Syracuse University and National Union Fire Insurance Company recently settled a much-watched coverage battle over National Union’s obligation to cover Syracuse’s costs in responding to grand jury subpoenas.  Fortunately for policyholders, National Union’s decision to settle came after Syracuse prevailed in the trial and intermediate appellate courts, yielding a pro-policyholder decision that such subpoenas fall squarely under the definition of “claim” under common policy language.

The dispute between Syracuse and National Union arose out of the well-publicized sexual abuse allegations made against former Syracuse assistant basketball coach Bernie Fine by two former “ball boys” for Syracuse’s famous basketball program.  After these allegations came to light, Syracuse was served with a series of six subpoenas in connection with state and federal grand jury investigations.  The subpoenas demanded that Syracuse produce a wide range of documents and other materials, including electronic equipment issued to Fine, lists of bus companies and hotel accommodations used by Fine for team road trips.

Syracuse provided notice of the subpoenas to National Union – which had insured Syracuse under a not-for-profit individual and organization liability policy – but National Union denied coverage on the grounds that the subpoenas did not constitute “claims” under the policy and did not involve alleged “wrongful acts” against Syracuse.  The trial court rejected these arguments, and granted partial summary judgment to Syracuse.  In a one-page opinion, the appellate court affirmed the trial court’s decision and fully endorsed its reasoning.

The National Union policy defined a “claim” to include a “written demand for monetary, non-monetary or injunctive relief” or “a civil, criminal, administrative, regulatory or arbitration proceeding for monetary or non-monetary relief…”  The trial court found that the grand jury subpoenas fell squarely within this definition because they constituted a demand for non-monetary relief and the initiation of a criminal proceeding.  In reaching this conclusion, the court relied in part on a decision from the Second Circuit in MBIA, Inc. v. Federal Ins. Co. which had similarly held that a subpoena from the New York State Attorney General’s office constituted a claim under similar policy language.  The court flatly rejected the insurer’s argument that a subpoena is nothing more than a “discovery device,” noting that a sensible businessperson would not perceive a grand jury subpoena in such a harmless and limited fashion.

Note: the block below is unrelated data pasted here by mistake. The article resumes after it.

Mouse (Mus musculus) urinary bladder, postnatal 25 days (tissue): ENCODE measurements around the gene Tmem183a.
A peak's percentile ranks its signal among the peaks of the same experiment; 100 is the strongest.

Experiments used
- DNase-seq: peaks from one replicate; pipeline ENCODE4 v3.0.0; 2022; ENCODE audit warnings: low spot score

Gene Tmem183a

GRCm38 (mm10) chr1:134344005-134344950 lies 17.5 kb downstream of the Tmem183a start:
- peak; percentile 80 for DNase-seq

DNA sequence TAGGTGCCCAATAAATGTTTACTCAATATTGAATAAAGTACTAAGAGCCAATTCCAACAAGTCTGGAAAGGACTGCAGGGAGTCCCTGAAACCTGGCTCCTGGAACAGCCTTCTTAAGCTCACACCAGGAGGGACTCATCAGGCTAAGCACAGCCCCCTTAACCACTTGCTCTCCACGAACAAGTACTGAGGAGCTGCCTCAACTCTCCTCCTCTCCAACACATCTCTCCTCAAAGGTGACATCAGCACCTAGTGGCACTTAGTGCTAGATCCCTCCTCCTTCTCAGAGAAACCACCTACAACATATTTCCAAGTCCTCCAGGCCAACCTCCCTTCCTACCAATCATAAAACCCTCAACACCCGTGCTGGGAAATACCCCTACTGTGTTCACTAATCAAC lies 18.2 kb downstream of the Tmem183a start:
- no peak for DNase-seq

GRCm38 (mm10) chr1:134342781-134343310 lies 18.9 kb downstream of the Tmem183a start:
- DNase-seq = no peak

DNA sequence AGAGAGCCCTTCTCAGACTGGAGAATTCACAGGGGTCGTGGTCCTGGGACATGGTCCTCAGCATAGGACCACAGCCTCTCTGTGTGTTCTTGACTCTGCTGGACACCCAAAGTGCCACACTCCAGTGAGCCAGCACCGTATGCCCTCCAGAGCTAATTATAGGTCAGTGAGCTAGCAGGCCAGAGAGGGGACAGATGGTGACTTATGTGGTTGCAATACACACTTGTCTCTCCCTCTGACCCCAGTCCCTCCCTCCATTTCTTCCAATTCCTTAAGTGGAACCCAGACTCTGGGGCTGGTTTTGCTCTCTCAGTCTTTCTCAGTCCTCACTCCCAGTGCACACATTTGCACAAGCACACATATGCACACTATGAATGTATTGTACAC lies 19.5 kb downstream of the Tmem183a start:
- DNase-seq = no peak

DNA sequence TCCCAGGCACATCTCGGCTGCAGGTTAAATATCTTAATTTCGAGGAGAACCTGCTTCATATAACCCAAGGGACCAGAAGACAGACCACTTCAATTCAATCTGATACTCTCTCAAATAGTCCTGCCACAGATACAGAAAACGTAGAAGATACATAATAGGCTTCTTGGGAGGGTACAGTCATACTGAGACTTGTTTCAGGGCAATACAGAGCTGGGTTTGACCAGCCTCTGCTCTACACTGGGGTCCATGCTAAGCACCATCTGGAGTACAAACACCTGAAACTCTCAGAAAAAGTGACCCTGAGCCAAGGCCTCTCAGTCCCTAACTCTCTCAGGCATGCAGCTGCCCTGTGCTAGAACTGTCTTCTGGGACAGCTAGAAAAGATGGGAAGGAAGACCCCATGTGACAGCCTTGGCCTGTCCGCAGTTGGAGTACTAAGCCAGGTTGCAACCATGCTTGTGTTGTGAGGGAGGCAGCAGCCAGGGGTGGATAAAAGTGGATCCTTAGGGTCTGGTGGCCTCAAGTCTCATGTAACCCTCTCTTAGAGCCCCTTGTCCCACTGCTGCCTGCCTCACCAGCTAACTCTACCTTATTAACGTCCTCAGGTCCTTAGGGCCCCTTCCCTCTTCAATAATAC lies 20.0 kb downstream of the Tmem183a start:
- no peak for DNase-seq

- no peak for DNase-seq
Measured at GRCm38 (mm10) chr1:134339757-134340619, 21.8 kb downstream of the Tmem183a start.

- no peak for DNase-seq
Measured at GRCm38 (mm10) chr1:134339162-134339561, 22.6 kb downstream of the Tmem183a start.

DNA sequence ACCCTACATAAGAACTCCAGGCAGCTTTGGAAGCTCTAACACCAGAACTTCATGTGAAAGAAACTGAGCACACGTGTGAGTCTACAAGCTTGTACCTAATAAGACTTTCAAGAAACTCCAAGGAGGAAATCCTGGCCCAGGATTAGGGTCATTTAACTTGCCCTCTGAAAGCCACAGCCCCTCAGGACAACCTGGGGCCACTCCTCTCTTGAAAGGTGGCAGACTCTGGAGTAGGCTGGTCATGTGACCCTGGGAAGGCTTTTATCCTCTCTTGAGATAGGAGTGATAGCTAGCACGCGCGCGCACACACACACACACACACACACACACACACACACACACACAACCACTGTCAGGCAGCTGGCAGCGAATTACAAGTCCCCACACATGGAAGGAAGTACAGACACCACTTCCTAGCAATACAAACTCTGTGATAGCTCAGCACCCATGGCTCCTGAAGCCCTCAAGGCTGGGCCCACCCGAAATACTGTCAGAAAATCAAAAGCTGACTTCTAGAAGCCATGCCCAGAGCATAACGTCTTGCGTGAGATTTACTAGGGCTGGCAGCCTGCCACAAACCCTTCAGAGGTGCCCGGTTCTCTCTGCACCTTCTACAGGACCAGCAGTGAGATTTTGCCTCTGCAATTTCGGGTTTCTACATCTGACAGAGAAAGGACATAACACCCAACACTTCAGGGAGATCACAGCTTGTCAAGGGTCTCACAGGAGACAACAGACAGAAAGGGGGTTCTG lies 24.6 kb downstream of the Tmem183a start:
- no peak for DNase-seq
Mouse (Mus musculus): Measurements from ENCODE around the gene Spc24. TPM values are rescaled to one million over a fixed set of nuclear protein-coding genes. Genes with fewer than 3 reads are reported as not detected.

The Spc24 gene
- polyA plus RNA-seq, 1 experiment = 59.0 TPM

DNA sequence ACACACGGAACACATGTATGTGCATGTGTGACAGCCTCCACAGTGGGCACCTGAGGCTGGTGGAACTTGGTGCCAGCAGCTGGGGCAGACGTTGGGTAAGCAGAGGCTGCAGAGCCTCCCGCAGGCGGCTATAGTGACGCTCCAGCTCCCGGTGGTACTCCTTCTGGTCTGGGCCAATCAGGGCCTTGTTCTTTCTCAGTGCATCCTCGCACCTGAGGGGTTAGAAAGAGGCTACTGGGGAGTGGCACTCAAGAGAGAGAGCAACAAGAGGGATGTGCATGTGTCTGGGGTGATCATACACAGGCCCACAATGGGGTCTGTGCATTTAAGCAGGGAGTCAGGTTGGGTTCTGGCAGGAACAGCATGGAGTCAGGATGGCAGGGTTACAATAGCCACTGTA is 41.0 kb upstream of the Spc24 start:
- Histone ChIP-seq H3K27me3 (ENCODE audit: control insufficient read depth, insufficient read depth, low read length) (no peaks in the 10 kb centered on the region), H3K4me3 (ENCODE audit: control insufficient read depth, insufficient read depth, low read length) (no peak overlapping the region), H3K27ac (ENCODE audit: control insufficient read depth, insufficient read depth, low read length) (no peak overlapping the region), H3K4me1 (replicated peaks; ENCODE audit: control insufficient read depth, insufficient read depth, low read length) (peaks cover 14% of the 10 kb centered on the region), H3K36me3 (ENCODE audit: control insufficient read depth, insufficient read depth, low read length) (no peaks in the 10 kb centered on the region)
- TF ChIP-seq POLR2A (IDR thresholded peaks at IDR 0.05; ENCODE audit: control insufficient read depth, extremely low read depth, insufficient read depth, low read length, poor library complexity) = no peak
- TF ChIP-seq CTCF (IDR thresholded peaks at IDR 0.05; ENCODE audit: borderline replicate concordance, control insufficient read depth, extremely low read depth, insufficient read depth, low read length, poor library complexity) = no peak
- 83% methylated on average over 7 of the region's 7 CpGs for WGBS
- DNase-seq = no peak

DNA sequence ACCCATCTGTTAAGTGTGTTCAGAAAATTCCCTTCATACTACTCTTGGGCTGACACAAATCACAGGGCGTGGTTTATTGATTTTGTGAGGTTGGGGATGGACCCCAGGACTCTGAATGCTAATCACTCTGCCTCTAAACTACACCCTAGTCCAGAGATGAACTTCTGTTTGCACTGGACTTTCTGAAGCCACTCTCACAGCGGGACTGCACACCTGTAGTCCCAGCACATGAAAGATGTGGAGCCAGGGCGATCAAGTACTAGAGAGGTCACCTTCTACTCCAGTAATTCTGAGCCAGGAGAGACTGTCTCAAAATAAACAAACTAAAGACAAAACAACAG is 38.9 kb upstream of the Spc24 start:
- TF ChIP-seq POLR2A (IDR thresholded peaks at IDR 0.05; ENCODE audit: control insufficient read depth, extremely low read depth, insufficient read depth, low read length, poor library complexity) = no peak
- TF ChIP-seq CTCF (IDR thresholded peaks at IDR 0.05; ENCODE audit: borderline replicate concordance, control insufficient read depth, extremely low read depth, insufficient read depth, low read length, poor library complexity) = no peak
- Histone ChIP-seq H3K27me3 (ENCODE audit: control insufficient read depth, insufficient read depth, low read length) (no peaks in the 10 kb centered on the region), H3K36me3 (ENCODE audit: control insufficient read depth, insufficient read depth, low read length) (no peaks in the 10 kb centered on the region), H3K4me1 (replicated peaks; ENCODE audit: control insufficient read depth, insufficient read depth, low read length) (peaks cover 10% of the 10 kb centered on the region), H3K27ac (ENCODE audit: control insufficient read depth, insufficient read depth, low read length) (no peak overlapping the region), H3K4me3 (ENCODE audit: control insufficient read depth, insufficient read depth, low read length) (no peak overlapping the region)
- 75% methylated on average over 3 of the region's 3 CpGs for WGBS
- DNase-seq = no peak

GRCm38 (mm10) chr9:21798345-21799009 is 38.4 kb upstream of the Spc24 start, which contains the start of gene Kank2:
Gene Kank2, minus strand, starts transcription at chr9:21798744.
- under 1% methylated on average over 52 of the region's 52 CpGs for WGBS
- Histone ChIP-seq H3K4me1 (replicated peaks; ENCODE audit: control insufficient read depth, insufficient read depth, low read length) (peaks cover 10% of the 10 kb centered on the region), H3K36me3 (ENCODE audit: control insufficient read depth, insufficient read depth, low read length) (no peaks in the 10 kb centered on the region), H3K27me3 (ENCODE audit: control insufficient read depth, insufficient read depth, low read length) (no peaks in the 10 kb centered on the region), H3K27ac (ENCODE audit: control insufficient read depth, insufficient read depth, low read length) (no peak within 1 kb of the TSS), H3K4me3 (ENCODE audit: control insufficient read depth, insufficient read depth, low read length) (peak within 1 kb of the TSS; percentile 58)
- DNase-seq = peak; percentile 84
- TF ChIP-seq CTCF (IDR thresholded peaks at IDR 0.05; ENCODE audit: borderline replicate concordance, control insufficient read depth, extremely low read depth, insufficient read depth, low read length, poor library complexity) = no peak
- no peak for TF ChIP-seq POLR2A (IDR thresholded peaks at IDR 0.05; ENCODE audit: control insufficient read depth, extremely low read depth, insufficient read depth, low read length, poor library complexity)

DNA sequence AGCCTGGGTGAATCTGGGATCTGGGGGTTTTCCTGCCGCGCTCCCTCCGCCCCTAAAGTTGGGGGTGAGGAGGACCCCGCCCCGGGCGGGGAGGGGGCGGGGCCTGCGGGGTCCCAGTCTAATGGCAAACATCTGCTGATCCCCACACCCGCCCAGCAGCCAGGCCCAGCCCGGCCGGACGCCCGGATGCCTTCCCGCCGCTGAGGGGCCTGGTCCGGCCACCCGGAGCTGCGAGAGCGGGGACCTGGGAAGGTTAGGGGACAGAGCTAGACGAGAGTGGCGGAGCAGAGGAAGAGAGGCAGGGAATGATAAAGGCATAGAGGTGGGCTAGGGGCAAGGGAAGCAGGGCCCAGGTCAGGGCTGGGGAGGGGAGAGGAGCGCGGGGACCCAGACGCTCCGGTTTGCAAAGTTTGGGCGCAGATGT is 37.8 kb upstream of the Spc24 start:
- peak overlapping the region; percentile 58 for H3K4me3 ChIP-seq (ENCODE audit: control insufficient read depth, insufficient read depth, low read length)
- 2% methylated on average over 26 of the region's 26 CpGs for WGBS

The court also rejected National Union’s argument that Syracuse had no coverage for the subpoenas because it was not a named target.  Applying the well-settled rule that an insurer has a duty to defend so long as the claim involves any facts or allegations that potentially fall within coverage, the court held that the subpoenas triggered the insurer’s defense obligations.  The court noted that the subpoenas clearly sought evidence against Syracuse, not just Fine, as they explicitly requested emails sent after Fine had been terminated, suggesting authorities were looking into whether Syracuse tried to keep the allegations from coming to light.

Insurers will no doubt advocate a cramped reading of Syracuse University v. National Union Fire Insurance Company, contending its holding is limited to the precise definition of “claim” in the National Union policy and the case-specific facts surrounding the subpoenas in question.  However, the Syracuse decision has broader implications.  Combined with the MBIA decision, Syracuse provides further support to policyholders in their efforts to obtain coverage for the often substantial costs incurred in responding to subpoenas issued by investigative bodies.